Gold prices hit a 3-week low as investors decided to plough into riskier asset classes — like stocks.
Basically, investors decided they did not need to hide in safe haven asset classes like gold because data shows that the world’s largest economy, the US, is performing pretty well and the Federal Reserve is literally to hike interest rates again later this year.
At one point on Thursday, gold fell to a low of $1,310.70 a troy ounce, a level not seen since June 24. It has since retraced some of those losses but price gains are still under pressure:
Gold is seen as a haven for cash. It doesn’t pay a coupon like a bond, and it doesn’t pay a dividend from a stock, but it does mean you own ounces in a physical precious metal that you can hold onto.
A spike in the gold market usually means investors are worried about the state of more volatile asset classes like stocks. Such a spike was evident in the immediate aftermath of the UK’s Brexit vote. So if investors pile out of the precious metal, it usually means they are more confident over the state of the economy and other asset classes.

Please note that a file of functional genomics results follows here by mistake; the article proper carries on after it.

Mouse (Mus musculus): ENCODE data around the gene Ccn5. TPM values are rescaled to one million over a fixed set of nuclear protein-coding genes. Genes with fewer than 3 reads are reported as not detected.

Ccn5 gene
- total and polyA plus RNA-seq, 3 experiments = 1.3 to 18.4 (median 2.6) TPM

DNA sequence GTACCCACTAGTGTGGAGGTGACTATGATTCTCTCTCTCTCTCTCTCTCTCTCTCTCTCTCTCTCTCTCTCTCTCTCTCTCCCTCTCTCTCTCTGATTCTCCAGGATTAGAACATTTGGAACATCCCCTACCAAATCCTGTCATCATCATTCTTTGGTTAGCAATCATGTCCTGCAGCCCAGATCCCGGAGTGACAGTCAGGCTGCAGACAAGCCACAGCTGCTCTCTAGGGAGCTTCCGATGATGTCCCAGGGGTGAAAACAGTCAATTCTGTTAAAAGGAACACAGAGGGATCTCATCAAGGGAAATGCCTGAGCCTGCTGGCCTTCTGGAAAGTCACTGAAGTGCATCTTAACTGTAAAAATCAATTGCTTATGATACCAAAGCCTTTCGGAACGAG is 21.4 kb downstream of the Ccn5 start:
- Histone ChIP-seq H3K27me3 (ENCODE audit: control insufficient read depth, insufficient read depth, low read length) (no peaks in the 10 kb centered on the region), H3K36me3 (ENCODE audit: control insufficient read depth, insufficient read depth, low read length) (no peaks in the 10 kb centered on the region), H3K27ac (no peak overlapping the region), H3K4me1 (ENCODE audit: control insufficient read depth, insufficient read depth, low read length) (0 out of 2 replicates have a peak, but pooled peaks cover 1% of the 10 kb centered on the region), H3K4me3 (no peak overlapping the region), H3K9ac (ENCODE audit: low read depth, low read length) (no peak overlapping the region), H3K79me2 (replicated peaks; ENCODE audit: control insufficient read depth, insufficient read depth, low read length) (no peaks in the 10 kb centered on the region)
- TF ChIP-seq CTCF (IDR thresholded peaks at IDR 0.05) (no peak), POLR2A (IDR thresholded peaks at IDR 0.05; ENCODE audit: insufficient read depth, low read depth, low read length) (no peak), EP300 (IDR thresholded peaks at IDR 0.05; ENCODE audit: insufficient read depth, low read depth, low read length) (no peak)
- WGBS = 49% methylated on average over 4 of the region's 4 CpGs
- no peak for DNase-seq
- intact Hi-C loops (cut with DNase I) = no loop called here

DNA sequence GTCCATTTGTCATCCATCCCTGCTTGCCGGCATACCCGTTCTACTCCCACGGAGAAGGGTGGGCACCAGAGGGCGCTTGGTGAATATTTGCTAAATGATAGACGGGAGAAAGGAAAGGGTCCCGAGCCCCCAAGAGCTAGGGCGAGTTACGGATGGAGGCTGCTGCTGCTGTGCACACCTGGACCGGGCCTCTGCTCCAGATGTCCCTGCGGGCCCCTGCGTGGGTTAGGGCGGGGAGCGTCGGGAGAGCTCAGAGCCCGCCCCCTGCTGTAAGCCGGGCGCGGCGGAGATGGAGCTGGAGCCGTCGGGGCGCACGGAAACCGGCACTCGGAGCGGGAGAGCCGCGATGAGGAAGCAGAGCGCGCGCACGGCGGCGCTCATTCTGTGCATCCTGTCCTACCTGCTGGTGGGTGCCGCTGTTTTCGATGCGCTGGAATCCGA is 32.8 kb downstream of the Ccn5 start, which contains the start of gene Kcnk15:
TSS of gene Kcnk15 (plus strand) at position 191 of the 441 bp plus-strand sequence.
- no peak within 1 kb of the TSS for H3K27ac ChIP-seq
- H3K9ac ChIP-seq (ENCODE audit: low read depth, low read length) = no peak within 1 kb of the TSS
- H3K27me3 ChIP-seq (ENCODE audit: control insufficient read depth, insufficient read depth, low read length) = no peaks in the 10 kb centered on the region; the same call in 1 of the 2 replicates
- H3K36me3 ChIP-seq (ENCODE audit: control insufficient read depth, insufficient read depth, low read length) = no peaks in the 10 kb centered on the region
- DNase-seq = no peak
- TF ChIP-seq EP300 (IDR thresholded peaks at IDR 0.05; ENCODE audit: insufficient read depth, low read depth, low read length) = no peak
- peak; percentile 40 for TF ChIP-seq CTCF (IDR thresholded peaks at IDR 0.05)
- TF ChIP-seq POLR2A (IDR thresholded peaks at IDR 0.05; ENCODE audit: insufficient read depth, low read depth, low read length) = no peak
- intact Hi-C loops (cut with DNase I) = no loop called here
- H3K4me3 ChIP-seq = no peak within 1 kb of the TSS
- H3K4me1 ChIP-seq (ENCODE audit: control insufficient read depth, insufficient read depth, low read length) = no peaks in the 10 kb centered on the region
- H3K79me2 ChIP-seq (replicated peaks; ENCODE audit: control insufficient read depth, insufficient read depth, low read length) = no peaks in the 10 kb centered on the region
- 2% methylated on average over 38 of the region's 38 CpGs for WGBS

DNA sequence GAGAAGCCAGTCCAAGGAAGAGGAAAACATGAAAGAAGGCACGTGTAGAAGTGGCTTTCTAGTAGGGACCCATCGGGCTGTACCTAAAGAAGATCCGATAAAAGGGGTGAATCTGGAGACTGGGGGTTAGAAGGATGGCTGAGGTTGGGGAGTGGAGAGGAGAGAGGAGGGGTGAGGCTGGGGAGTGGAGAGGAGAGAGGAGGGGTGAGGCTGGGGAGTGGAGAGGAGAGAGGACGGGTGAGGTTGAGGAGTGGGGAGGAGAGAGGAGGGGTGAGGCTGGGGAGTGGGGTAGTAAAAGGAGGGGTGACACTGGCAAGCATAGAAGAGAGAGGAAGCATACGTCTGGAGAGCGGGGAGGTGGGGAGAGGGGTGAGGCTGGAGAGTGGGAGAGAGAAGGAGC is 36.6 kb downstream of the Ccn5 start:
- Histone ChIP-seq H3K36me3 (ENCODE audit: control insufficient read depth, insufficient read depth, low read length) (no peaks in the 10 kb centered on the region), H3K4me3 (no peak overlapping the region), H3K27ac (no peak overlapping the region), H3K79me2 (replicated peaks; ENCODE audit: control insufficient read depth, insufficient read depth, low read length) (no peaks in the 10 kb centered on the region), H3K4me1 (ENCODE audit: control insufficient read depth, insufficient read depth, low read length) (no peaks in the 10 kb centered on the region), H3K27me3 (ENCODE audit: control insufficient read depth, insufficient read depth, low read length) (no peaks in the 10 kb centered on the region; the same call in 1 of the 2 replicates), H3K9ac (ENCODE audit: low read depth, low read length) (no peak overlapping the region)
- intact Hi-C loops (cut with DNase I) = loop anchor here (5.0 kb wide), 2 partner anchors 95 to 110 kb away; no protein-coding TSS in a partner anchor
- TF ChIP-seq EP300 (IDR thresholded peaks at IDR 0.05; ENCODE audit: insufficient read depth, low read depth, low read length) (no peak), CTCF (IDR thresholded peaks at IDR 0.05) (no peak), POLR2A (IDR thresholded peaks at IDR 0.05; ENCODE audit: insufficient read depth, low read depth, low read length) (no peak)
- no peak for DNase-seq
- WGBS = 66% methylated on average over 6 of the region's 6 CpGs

Now it seems investors are ploughing back into US equities — The Dow Jones Industrial Average closed at a record high for a seventh straight session on Wednesday, as the S&P 500 also clinched a new closing record.
On Wednesday, in a note to clients seen by Business Insider, the chief investment officer of US equities at JP Morgan Asset Management Paul Quinsee said investors should snap up undervalued US stocks perceived as risky.
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